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Multiple outcomes of education
This paper considers an unavoidable feature of the school environment, class rank. What are the long-run effects of a student’s ordinal rank in elementary school? Using administrative data on all public-school students in Texas, we show that students with a higher third-grade academic rank, conditional on achievement and classroom fixed effects, have higher subsequent test scores, are more likely to take AP classes, graduate from high school, enroll in and graduate from college, and ultimately have higher earnings 19 years later. We also discuss the necessary assumptions for the identification of rank effects and propose new solutions to identification challenges. The paper concludes by exploring the tradeoff between higher quality schools and higher rank in the presence of these rank-based peer effects.
Past research extensively documents inequalities in educational opportunity and achievement by students’ race/ethnicity or socioeconomic status (SES). Less scholarship focuses on how race/ethnicity and SES interact and jointly contribute to educational inequalities. We advance this burgeoning line of scholarship by charting math achievement trajectories and school socioeconomic composition by both student race/ethnicity and SES in California from 2014-15 through 2017-18. Linked administrative data allow us to operationalize student SES more richly than point-in-time free meal eligibility, a measure commonly used in education research. We find evidence of considerable racial/ethnic disparities in math achievement and school socioeconomic composition among same-SES students. White and Asian students score substantially higher on math achievement tests and attend higher-SES schools than same-SES Hispanic and Black students. Achievement and contextual inequalities are related: differential exposure to school SES by student race/ethnicity is associated with within-SES racial/ethnic achievement disparities. Our findings show that SES does not translate into the same contextual or achievement advantages for students of all racial/ethnic groups, demonstrating the importance of jointly considering student race/ethnicity and SES in future research and policy development.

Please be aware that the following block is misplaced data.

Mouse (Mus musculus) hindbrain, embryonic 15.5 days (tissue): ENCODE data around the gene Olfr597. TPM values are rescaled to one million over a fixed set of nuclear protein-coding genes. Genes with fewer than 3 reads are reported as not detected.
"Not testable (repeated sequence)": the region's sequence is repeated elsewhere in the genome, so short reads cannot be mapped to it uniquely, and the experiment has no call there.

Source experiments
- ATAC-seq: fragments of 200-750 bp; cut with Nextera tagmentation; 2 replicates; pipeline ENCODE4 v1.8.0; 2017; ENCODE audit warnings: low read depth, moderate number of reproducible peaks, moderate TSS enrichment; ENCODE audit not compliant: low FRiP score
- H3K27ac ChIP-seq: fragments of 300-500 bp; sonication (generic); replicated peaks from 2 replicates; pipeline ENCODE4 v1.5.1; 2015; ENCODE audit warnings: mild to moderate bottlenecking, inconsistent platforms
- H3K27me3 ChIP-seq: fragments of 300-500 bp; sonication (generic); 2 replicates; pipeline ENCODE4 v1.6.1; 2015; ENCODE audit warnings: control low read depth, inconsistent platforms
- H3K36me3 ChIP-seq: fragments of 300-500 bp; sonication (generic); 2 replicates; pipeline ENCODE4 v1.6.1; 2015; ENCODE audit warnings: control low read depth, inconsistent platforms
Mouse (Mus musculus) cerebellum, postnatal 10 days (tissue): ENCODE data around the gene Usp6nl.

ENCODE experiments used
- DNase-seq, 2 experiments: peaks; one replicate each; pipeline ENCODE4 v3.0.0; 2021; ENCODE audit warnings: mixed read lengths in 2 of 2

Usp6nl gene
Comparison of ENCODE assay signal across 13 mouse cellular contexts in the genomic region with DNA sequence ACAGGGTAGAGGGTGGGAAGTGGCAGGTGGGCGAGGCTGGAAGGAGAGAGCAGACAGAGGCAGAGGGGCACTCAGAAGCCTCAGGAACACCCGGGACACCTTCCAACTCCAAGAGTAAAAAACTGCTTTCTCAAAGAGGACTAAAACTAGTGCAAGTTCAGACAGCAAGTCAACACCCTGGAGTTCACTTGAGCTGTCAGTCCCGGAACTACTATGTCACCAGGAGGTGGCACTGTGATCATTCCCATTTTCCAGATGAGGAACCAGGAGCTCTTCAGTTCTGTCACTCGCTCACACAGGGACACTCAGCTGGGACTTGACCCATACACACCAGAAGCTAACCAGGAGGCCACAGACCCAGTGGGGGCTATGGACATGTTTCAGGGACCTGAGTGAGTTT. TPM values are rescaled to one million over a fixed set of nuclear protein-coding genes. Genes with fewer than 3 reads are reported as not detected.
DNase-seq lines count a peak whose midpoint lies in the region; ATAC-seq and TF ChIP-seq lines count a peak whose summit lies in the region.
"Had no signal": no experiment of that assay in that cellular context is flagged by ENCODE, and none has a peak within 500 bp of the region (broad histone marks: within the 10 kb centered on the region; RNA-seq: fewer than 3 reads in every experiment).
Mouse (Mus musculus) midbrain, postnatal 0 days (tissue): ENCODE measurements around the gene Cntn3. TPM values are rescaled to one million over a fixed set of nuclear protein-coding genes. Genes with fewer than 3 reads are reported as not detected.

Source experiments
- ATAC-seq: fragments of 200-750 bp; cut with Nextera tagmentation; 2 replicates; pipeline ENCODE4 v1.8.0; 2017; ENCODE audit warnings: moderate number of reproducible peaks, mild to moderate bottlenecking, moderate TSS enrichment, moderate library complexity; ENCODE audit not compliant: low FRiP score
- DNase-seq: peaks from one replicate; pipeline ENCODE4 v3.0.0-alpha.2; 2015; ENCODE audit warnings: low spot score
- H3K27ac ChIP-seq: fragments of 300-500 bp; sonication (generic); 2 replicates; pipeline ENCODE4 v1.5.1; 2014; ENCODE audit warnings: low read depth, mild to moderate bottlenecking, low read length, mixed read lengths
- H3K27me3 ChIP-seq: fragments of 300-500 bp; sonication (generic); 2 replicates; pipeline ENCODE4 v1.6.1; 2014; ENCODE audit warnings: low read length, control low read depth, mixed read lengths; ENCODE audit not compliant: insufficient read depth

Valid and reliable measurements of teaching quality facilitate school-level decision-making and policies pertaining to teachers. Using nearly 1,000 word-to-word transcriptions of 4th- and 5th-grade English language arts classes, we apply novel text-as-data methods to develop automated measures of teaching to complement classroom observations traditionally done by human raters. This approach is free of rater bias and enables the detection of three instructional factors that are well aligned with commonly used observation protocols: classroom management, interactive instruction, and teacher-centered instruction. The teacher-centered instruction factor is a consistent negative predictor of value-added scores, even after controlling for teachers’ average classroom observation scores. The interactive instruction factor predicts positive value-added scores. Our results suggest that the text-as-data approach has the potential to enhance existing classroom observation systems through collecting far more data on teaching with a lower cost, higher speed, and the detection of multifaceted classroom practices.
Many states mandate districts or schools notify parents when students have missed multiple unexcused days of school. We report a randomized experiment (N = 131,312) evaluating the impact of sending parents truancy notifications modified to target behavioral barriers that can hinder effective parental engagement. Modified truancy notifications that used simplified language, emphasized parental efficacy, and highlighted the negative incremental effects of missing school reduced absences by 0.07 days compared to the standard, legalistic, and punitively-worded notification—an estimated 40% improvement over the standard truancy notification. This work illustrates how behavioral insights and randomized experiments can be used to improve administrative communications in education.